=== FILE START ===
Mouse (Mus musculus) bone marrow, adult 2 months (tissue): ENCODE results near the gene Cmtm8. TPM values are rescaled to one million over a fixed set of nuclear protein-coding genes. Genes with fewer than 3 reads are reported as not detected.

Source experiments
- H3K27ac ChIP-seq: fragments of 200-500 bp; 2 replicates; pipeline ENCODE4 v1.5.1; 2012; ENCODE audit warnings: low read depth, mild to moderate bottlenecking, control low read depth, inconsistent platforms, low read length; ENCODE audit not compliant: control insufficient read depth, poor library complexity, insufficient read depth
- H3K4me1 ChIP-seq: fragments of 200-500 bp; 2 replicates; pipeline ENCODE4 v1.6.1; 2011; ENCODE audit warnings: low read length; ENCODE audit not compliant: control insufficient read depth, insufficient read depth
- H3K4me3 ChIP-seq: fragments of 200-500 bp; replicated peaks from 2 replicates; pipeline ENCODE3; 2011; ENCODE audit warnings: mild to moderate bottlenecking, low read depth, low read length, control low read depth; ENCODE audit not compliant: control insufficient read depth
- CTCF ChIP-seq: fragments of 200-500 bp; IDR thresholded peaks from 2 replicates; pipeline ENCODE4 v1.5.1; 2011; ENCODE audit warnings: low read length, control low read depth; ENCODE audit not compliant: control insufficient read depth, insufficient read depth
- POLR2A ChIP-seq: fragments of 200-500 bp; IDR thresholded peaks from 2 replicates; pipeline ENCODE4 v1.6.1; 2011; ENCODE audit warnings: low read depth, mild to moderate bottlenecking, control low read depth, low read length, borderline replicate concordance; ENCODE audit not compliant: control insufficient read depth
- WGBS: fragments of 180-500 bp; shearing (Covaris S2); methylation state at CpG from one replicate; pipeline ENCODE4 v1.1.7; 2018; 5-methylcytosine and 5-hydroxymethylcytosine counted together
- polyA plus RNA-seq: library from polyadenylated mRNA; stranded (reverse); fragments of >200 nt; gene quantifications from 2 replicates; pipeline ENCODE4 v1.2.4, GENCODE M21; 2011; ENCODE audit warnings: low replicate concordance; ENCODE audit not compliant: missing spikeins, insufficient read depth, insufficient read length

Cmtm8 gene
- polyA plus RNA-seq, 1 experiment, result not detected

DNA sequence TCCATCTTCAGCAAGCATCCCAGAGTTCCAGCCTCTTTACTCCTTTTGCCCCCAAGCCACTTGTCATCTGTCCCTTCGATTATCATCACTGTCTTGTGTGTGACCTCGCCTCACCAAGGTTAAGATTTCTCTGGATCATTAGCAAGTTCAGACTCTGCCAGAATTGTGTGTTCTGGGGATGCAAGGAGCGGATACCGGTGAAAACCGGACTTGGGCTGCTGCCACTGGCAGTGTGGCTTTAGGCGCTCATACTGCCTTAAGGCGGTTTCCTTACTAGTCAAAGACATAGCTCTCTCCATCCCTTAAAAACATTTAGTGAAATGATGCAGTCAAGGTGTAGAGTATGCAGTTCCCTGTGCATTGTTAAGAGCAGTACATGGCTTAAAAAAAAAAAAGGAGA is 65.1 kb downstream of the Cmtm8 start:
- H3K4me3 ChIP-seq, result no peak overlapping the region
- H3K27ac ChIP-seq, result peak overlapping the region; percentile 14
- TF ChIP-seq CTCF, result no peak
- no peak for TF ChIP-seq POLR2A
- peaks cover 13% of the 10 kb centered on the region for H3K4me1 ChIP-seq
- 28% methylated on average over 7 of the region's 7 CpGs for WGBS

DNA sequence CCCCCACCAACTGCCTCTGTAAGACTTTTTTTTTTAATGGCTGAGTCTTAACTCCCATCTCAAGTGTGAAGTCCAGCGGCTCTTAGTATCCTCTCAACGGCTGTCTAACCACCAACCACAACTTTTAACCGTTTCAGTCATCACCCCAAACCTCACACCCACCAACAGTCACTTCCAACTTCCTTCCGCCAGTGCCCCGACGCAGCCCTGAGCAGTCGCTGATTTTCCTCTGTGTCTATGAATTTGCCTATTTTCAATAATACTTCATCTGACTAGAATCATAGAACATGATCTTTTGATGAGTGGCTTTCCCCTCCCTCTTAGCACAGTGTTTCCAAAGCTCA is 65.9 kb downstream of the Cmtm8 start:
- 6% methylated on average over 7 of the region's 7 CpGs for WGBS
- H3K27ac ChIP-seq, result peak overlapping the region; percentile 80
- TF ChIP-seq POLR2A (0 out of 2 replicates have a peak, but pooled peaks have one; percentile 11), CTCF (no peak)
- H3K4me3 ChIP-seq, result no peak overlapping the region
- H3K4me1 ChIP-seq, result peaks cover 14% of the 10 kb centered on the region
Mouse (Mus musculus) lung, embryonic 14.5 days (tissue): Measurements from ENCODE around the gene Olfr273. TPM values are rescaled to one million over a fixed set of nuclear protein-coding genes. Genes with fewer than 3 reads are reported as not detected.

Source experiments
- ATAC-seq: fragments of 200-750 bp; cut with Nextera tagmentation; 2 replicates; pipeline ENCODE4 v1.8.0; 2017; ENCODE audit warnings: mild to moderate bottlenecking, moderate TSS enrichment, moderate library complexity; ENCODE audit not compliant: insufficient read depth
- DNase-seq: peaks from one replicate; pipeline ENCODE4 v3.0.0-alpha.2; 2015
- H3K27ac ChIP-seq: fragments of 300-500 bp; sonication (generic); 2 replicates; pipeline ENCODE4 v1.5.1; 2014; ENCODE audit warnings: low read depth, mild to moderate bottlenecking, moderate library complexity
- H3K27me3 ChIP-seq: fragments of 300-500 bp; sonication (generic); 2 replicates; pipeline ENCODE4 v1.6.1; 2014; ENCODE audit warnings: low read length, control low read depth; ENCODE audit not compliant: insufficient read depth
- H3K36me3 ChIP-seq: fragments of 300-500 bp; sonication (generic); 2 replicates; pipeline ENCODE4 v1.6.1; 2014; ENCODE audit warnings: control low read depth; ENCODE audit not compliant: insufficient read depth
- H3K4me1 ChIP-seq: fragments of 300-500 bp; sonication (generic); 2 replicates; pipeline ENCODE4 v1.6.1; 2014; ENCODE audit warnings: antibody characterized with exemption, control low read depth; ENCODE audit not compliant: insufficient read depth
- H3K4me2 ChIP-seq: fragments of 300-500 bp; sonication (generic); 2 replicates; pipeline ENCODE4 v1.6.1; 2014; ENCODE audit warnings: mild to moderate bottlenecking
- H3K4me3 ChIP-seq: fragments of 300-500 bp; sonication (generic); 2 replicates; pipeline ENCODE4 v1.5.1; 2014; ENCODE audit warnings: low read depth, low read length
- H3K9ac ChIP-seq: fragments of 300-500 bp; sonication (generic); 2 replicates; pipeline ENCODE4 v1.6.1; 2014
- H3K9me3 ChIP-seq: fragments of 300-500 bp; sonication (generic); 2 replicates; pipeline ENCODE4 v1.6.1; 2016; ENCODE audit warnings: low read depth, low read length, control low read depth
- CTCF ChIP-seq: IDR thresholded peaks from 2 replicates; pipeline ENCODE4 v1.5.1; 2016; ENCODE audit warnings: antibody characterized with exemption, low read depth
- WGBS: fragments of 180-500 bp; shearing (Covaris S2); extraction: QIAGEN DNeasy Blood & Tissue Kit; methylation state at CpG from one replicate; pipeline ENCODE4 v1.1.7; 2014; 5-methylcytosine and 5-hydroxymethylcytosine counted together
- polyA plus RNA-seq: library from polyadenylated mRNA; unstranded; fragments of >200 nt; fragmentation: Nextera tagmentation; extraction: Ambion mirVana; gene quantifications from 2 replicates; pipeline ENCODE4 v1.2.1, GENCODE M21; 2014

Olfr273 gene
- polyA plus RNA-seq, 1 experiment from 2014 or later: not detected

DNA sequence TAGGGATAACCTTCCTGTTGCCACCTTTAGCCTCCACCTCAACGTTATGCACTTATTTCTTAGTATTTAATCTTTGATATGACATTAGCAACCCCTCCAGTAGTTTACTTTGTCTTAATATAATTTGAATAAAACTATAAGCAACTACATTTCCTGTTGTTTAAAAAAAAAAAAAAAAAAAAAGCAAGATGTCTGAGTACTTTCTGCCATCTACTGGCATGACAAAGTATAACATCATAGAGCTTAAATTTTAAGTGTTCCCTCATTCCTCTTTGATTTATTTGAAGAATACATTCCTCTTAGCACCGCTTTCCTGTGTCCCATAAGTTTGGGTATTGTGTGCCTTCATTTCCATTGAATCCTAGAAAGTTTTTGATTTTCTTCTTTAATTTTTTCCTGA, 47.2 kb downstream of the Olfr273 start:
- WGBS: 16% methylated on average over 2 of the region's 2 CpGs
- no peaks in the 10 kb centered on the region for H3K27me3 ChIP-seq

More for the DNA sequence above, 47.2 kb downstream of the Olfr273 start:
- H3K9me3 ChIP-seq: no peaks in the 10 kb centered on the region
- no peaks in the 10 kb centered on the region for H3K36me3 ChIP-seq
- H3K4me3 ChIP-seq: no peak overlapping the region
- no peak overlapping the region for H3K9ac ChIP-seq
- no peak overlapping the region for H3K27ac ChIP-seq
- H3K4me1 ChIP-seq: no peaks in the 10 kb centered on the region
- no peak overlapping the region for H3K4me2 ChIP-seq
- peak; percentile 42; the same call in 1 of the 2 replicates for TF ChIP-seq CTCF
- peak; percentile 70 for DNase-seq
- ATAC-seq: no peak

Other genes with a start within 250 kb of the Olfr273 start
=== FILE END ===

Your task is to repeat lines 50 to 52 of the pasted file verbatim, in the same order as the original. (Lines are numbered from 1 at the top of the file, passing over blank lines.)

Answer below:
- no peak overlapping the region for H3K27ac ChIP-seq
- H3K4me1 ChIP-seq: no peaks in the 10 kb centered on the region
- no peak overlapping the region for H3K4me2 ChIP-seq